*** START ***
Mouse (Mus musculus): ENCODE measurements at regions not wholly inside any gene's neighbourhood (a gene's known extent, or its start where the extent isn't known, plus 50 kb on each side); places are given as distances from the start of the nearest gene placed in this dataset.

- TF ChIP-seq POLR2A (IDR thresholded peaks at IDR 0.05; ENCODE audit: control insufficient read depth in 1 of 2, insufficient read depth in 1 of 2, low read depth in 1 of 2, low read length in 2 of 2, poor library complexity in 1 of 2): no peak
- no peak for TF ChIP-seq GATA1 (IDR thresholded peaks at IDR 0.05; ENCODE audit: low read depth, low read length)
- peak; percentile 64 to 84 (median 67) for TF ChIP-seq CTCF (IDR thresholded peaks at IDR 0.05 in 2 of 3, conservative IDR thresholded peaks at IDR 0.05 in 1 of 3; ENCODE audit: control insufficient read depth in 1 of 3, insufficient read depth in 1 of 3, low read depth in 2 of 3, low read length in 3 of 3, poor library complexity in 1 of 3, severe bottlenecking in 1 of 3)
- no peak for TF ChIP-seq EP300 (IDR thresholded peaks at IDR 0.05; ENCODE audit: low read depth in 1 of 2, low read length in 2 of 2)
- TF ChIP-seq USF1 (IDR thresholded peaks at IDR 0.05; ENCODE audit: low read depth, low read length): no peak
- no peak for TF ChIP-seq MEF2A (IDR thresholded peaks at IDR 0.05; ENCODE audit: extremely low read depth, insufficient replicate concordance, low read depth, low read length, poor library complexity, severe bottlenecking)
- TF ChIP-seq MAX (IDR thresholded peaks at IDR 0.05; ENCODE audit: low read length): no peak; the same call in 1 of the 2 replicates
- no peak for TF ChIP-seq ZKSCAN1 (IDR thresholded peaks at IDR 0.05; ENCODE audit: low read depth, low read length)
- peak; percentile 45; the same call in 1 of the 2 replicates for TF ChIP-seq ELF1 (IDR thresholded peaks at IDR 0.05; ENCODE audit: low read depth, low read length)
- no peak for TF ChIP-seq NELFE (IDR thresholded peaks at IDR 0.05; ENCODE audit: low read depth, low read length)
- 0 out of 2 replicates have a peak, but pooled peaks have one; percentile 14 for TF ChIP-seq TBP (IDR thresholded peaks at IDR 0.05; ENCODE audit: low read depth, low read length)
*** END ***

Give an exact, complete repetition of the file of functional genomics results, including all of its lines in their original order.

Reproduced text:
Mouse (Mus musculus): ENCODE measurements at regions not wholly inside any gene's neighbourhood (a gene's known extent, or its start where the extent isn't known, plus 50 kb on each side); places are given as distances from the start of the nearest gene placed in this dataset.

- TF ChIP-seq POLR2A (IDR thresholded peaks at IDR 0.05; ENCODE audit: control insufficient read depth in 1 of 2, insufficient read depth in 1 of 2, low read depth in 1 of 2, low read length in 2 of 2, poor library complexity in 1 of 2): no peak
- no peak for TF ChIP-seq GATA1 (IDR thresholded peaks at IDR 0.05; ENCODE audit: low read depth, low read length)
- peak; percentile 64 to 84 (median 67) for TF ChIP-seq CTCF (IDR thresholded peaks at IDR 0.05 in 2 of 3, conservative IDR thresholded peaks at IDR 0.05 in 1 of 3; ENCODE audit: control insufficient read depth in 1 of 3, insufficient read depth in 1 of 3, low read depth in 2 of 3, low read length in 3 of 3, poor library complexity in 1 of 3, severe bottlenecking in 1 of 3)
- no peak for TF ChIP-seq EP300 (IDR thresholded peaks at IDR 0.05; ENCODE audit: low read depth in 1 of 2, low read length in 2 of 2)
- TF ChIP-seq USF1 (IDR thresholded peaks at IDR 0.05; ENCODE audit: low read depth, low read length): no peak
- no peak for TF ChIP-seq MEF2A (IDR thresholded peaks at IDR 0.05; ENCODE audit: extremely low read depth, insufficient replicate concordance, low read depth, low read length, poor library complexity, severe bottlenecking)
- TF ChIP-seq MAX (IDR thresholded peaks at IDR 0.05; ENCODE audit: low read length): no peak; the same call in 1 of the 2 replicates
- no peak for TF ChIP-seq ZKSCAN1 (IDR thresholded peaks at IDR 0.05; ENCODE audit: low read depth, low read length)
- peak; percentile 45; the same call in 1 of the 2 replicates for TF ChIP-seq ELF1 (IDR thresholded peaks at IDR 0.05; ENCODE audit: low read depth, low read length)
- no peak for TF ChIP-seq NELFE (IDR thresholded peaks at IDR 0.05; ENCODE audit: low read depth, low read length)
- 0 out of 2 replicates have a peak, but pooled peaks have one; percentile 14 for TF ChIP-seq TBP (IDR thresholded peaks at IDR 0.05; ENCODE audit: low read depth, low read length)